JAC: I’ll add that the notion of nonbelieving being a “privilege” is a canard based on a half-truth. The word “privilege”, of course, is one used by authoritarian leftists (ALs) to denote that one has an undeserved advantage based on race, background, class, and so on. It is a pejorative term, and if you have “privilege” you are supposed to admit it and try to expunge its effects (racism, etc.) from your behavior. But the “privilege” of atheism is not like this.
I do think that nonbelief spreads when people are no longer so destitute, oppressed, or laden with feelings that society doesn’t care about them that they turn to God for succor. That was Marx’s thesis, and I agree with him. Religion will largely disappear when societies learn to take better care of their members—something instantiated in the nations of northern Europe. This is noted in the National Geographic piece.
But the oppression, despair, and destitution that keep minorities religious is not the fault of atheists, and we should not see atheist “privilege” as something that we need to expiate or be ashamed of. Indeed, some religions gain power from trying to keep the disenfranchised satisfied with a substandard life, promising that the next one will be better (cf. Mother Teresa).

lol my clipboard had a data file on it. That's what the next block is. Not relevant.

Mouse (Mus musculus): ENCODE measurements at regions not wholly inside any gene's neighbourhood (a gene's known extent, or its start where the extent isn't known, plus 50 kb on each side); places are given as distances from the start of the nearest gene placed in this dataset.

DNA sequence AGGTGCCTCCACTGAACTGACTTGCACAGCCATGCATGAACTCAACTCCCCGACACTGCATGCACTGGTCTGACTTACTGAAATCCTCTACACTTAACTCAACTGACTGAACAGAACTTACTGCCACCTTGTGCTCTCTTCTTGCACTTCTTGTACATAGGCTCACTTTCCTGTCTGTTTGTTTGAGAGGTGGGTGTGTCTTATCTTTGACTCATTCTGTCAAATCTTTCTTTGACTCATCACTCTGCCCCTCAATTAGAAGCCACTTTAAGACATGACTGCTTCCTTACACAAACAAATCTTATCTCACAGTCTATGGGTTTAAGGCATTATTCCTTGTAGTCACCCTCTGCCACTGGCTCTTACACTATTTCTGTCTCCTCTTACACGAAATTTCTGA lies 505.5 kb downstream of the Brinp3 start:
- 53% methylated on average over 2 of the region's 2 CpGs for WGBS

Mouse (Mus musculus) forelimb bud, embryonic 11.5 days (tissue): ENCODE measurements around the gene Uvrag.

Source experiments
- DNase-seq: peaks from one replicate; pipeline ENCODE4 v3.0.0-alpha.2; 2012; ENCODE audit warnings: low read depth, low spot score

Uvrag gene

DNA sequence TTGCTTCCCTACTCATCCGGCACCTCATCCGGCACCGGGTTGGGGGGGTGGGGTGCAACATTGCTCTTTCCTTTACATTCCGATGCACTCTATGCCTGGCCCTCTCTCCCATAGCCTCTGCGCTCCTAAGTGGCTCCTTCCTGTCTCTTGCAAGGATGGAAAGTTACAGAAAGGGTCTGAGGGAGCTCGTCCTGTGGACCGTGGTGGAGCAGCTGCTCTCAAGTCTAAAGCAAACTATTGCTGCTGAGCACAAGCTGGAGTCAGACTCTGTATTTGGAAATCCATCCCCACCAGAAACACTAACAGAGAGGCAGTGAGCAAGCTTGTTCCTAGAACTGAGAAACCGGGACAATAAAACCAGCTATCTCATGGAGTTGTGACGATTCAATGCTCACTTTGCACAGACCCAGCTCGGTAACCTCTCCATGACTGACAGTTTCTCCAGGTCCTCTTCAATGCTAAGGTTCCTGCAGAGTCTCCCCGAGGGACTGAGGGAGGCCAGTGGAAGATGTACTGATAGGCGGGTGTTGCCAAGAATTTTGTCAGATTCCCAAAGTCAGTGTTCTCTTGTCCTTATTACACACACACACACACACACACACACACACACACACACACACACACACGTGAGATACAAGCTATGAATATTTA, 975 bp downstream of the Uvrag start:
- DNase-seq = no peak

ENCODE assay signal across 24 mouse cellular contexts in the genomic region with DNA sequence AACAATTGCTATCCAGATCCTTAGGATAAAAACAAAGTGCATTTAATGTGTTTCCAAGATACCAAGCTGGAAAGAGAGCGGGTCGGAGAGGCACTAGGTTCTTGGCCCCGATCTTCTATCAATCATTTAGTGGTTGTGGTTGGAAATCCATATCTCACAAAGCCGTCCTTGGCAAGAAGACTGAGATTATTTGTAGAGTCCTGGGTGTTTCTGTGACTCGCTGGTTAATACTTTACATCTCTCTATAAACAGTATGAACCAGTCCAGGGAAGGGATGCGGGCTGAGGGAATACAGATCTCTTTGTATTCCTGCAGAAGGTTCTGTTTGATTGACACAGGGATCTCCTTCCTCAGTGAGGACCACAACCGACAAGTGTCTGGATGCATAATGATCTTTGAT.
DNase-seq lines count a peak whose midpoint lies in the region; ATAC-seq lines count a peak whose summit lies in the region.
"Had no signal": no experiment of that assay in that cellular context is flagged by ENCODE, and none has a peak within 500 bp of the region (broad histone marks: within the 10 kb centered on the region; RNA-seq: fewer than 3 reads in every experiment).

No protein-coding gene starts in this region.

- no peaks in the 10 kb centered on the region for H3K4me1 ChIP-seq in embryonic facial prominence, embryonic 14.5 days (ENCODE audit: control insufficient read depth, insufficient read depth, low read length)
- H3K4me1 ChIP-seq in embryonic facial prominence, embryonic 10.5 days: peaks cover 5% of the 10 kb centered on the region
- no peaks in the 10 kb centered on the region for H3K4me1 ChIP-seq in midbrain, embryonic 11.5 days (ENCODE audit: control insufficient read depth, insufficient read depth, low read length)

I believe that to rid the world of religion, we need to raise the water level to float everyone’s boat: create the kind of “successful societies” (à la Greg Paul) that eliminate the need for religion. This is where atheism and humanism make common cause. But the religiosity of the oppressed, and of minorities, can in no way be pinned on the nonreligious, or on their supposed failure to welcome minorities.
Here’s one reaction to the National Geographic piece, which really is a travesty—the conversion of a once-respectable magazine into a clickbait venue that’s going the way of BuzzFeed. Bullard’s journalist ethics, and efforts, are reprehensible. It’s truly sad.
— Sam Harris (@SamHarrisOrg) April 23, 2016
Author Bullard didn’t bother interviewing anybody but AL atheists, although plenty of people would take issue with his claims. As one commenter noted, “Whaa?? NatGeo is quoting salon.com, accusing Dawkins of misogyny?? Is this Tumblr, am I lost?”